“It means the recognition and visibility of who we are and that we are here”
Beaded stethoscopes, beats from a traditional drum in Convocation Hall, a special celebration at First Nations House − these are just some of the ways Indigenous 2017 grads are being honoured at the University of Toronto.
“The graduation ceremony is one of my life’s highlights for sure,” said mature student Trina Moyan, who attended the First Nations House grad ceremony on April 7th.
“I was there with my fellow Indigenous students sharing the same struggle that all of us battle against to achieve our academic goals,” said Moyan, an environmental studies major who will graduate this fall.
First Nations House has been hosting a special ceremony for Indigenous grads for 21 years and organizers said that each year the number of grads grows. Professor Keren Rice, interim director of the Centre for Indigenous Studies, said First Nations House provided a home for Indigenous life and scholarship long before Indigenous studies was even a program at U of T.
Shane Kelsey (left) and Nahak Hartmann (right) are 2017 grads from U of T's Transitional Year Program. Kelsey says he's going on to do an undergraduate degree in sociology (photo by Hannah James)
“We need these places where students can go to feel safe and find community, but space also means having presence, it means the recognition and visibility of who we are and that we are here,” said Jonathan Hamilton-Diabo.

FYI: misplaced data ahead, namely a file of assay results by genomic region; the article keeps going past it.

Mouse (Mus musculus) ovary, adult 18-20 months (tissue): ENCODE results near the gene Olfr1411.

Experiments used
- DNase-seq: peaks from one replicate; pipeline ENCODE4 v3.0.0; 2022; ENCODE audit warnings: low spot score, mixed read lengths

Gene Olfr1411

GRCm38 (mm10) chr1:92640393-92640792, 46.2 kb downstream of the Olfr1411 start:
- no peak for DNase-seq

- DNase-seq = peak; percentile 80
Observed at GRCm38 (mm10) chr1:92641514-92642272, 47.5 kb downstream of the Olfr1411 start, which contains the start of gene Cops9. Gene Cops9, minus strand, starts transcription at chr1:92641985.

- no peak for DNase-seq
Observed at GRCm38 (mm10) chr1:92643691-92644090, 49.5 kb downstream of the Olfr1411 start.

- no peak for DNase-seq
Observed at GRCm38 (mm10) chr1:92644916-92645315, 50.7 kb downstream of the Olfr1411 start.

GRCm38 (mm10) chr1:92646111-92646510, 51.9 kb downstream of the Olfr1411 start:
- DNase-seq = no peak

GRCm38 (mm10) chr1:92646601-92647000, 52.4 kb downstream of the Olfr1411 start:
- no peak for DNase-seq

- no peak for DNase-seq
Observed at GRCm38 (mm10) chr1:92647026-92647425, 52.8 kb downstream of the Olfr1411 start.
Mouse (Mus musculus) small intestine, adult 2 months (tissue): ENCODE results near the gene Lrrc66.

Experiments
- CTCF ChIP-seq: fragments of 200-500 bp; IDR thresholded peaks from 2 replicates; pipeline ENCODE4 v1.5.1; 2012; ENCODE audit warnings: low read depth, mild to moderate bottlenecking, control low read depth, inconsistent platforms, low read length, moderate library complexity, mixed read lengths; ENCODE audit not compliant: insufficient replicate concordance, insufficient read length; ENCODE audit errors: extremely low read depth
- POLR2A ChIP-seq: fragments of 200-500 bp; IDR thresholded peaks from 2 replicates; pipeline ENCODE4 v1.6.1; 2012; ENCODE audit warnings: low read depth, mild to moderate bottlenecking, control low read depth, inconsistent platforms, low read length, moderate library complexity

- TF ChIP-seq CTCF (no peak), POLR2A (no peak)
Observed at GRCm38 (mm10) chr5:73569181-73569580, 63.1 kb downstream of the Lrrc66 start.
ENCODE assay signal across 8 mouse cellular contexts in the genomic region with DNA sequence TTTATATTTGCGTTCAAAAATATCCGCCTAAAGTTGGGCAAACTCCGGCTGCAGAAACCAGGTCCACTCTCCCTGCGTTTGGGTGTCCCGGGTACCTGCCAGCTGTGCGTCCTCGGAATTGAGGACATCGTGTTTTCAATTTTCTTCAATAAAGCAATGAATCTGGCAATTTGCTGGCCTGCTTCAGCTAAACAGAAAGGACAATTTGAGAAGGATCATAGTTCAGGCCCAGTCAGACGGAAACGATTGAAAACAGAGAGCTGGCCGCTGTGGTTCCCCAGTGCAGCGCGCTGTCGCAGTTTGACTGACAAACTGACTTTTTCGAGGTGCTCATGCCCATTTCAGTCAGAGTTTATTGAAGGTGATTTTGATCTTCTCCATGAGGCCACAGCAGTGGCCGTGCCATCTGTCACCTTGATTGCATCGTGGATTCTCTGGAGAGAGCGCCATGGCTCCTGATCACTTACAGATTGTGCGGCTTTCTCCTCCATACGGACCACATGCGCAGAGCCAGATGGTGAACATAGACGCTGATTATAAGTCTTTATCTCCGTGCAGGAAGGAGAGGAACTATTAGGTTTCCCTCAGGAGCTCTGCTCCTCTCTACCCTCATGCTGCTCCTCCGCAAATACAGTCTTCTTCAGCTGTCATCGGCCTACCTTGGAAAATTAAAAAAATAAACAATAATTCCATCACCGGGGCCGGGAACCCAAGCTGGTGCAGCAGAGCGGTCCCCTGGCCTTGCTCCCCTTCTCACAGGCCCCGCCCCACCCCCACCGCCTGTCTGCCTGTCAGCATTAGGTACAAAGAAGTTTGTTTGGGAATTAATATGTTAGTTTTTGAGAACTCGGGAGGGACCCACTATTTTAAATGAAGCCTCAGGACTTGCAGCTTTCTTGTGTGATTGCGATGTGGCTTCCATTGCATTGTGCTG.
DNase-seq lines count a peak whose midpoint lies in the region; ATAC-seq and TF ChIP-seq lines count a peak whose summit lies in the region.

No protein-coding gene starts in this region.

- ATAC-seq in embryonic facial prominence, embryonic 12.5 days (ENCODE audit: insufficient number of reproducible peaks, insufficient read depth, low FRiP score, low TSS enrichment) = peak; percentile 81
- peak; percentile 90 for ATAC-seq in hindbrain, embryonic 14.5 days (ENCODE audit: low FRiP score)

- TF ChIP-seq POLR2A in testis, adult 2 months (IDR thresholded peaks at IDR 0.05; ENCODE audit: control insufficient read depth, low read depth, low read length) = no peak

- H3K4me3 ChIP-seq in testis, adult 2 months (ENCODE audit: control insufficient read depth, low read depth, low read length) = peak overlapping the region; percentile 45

Indigenous people, knowledges and culture have been invisible in post-secondary institutions, he said, adding that things are beginning to change.
This year, U of T released its own Truth and Reconciliation report with calls to action for the university to respond to. Hamilton-Diabo co-chaired the steering committee that produced the report.
At the Faculty of Medicine's Office of Indigenous Medical Education, Indigenous Peoples' Undergraduate Medical Education Program Coordinator Dawn Maracle presented beaded stethoscopes to 2017 undergrads Ryan Giroux and Cameron Landry on the day of their convocation.
“It is a symbol of the bridge between culture and medicine, humans and tools, knowledge and its delivery for the purpose of healing,” said Maracle.
Left to right: Dawn Maracle, Ryan Giroux and Cameron Landry are joined by Janet Hunter, director of enrolment services and Faculty registrar
Amanda Carling who manages the Indigenous Initiatives Office in the Faculty of Law, wore her Métis sash as she led Law students in a procession into Convocation Hall on Friday.
“I think if we can bring Indigenous culture and tradition into the non-Indigenous way these things are recognized, I think that's pretty special,” said Carling.
This year, Law honoured three Indigenous grads –Sinéad Charbonneau, Douglas Varrette and Michael Dockstator – with a special drumbeat played after each of their names, as they were called to the stage in Convocation Hall. The drum has been a part of convocation ceremonies for several years, Carling said, and was made specifically to honour grads.
Faculty of law's Amanda Carling and Adjunct Professor Kerry Wilkins play a drum that was created to honour graduates during the convocation ceremony (photo by Johnny Guatto)
Indigenous students face many challenges on their journey to graduation, Carling said. Those challenges include struggles with identity and intergenerational traumas stemming from residential schools, racism and the need for financial support.
“So when we accomplish it, we deserve extra celebration,” Carling said. “It's something that's special and should be recognized.”
At First Nations House, Hamilton-Diabo told grads that many of them felt like family and wherever they were going next in life, he hoped they would stay in touch.
“We're very honoured that First Nations House and other departments and faculties have been part of your journey,” he said.
“For each of you that's had this journey, we want to say congratulations.”